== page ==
From each GWAs result all SNPs with p values <1×10−4 have been selected. After removing duplicate loci, tagged by different SNPs, and keeping only the most significant ones, all genes that could be in LD with these SNPs based on the HapMap CEU population have been taken into account, generating a list of 1276 genes. Identification of molecular network interactions and pathway analysis of most significant GWAS loci was completed using the Ingenuity Pathway Analysis (IPA)18 tools from Ingenuity Systems (Redwood City, California, USA; Briefly, the top 48 genes (cut-off of 5×10−5) arising from GWAS data were functionally characterised using IPA. Networks with a maximum of 70 genes or proteins were constructed, and scores were computed based on the likelihood of the genes being connected together due to random chance. A score of 2 indicates that there is a 1/100 chance that these genes are connected in a network due to random chance. Therefore, any networks with a score of 2 or above are considered statistically significant (with >99% confidence). IPA then map these genes to a global molecular network developed from information contained in the Ingenuity knowledge base (a manually curated database of experimentally proven molecular interactions from published literature). IPA determines the most significantly enriched biological functions and/or related diseases by calculating the p value using Fisher's exact test. Using similar methods, significantly represented canonical pathways in a set of focus genes were also determined using IPA. To run the analysis only direct interactions were taken into account. After the definition of the most significant pathways, expression data within the ear were obtained by searching the following databases: National Center for Biotechnology Information (NCBI) Gene for human and mouse, Eurexpress and Jackson Laboratory for mouse.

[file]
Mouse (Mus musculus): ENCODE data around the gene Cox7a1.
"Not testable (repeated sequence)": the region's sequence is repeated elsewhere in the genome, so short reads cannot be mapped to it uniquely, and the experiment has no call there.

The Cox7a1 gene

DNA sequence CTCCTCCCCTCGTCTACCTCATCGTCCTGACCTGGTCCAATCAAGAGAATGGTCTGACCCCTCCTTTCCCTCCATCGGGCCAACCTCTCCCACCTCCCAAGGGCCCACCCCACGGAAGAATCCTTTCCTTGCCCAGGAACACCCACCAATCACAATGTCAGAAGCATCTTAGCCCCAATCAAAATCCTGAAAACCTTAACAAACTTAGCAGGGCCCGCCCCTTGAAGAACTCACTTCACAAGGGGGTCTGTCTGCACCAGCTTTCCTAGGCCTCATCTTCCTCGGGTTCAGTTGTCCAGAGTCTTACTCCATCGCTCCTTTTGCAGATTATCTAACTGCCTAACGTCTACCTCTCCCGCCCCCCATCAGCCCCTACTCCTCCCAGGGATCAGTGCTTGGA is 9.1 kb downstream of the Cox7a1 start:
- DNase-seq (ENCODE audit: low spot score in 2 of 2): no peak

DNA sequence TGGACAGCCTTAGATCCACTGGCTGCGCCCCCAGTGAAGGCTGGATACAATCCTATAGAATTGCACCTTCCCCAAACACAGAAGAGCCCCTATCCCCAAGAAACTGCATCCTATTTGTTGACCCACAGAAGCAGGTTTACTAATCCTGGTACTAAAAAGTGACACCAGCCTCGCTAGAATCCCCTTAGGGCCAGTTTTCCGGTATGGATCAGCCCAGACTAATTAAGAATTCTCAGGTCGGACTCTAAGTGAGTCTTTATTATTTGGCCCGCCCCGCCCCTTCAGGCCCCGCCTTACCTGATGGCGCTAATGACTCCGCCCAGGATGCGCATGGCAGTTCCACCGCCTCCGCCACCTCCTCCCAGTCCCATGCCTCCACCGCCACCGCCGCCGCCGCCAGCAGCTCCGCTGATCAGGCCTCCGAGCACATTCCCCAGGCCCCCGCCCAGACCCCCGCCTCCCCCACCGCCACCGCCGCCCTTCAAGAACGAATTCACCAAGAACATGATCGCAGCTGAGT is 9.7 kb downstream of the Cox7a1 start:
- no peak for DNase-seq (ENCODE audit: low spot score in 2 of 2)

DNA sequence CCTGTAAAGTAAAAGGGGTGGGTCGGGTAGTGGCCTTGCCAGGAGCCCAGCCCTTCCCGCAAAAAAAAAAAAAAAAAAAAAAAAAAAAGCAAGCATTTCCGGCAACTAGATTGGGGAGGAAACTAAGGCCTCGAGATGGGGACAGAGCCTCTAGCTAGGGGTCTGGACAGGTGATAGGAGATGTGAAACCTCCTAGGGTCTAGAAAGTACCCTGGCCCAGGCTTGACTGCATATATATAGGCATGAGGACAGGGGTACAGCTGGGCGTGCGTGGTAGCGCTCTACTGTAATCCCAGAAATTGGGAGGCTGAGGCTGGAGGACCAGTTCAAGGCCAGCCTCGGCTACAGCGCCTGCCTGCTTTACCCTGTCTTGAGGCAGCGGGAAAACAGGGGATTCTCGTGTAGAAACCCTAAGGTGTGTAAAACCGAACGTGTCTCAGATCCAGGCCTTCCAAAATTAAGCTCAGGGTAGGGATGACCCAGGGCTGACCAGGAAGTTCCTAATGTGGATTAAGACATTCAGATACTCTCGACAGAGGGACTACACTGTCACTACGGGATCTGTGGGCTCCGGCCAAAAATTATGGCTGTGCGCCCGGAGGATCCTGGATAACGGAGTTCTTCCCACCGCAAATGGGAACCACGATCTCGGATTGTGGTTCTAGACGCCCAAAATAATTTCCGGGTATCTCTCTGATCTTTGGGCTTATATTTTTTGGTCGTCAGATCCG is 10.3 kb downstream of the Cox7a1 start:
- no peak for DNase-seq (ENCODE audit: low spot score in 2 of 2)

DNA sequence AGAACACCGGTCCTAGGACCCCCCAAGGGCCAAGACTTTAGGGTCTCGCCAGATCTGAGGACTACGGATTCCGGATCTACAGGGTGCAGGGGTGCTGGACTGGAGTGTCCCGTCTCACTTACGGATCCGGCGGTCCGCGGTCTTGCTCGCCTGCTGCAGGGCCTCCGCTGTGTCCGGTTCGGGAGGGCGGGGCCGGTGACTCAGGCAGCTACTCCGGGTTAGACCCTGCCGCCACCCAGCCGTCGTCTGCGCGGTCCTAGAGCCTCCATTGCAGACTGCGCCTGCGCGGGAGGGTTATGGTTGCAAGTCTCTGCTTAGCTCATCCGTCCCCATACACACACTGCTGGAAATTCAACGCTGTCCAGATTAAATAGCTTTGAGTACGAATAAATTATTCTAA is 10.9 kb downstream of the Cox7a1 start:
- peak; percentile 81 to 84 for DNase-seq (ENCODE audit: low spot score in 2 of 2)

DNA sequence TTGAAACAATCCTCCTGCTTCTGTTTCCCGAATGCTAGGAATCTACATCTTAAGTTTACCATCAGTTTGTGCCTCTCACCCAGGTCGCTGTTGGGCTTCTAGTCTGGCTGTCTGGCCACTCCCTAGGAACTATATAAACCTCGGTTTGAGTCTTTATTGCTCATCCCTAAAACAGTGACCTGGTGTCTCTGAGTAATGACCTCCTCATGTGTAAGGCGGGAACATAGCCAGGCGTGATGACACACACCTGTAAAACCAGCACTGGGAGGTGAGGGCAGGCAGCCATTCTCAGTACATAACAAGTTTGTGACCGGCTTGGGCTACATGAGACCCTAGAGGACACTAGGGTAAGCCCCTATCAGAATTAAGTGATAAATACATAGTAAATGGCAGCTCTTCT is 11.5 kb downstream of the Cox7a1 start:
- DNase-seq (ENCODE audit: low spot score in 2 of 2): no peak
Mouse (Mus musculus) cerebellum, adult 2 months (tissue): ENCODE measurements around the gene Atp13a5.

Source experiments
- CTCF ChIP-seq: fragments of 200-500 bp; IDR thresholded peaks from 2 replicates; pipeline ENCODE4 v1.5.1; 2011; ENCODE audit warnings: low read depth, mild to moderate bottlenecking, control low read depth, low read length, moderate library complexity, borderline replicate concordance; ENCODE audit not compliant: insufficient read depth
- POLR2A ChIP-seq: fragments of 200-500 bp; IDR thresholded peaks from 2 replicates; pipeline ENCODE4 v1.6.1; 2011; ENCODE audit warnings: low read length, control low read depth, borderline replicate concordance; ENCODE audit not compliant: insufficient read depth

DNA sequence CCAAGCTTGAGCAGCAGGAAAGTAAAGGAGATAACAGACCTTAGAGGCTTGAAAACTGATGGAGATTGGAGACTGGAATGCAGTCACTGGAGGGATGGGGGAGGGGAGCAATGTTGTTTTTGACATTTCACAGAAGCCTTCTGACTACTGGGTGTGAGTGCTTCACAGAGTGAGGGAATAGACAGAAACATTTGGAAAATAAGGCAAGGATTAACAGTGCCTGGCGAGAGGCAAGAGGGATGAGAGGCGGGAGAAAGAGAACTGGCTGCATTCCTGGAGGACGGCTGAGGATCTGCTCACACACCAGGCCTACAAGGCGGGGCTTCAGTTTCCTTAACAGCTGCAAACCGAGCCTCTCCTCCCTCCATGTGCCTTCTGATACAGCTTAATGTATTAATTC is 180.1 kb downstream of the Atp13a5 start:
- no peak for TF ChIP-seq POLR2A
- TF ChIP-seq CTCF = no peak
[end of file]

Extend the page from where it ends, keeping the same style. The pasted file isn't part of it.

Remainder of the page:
The meta-analysis succeeded in identifying some genome-wide suggestive loci associated with hearing traits, plus several additional ones strongly suggestive. All these trait–locus associations represent novel findings.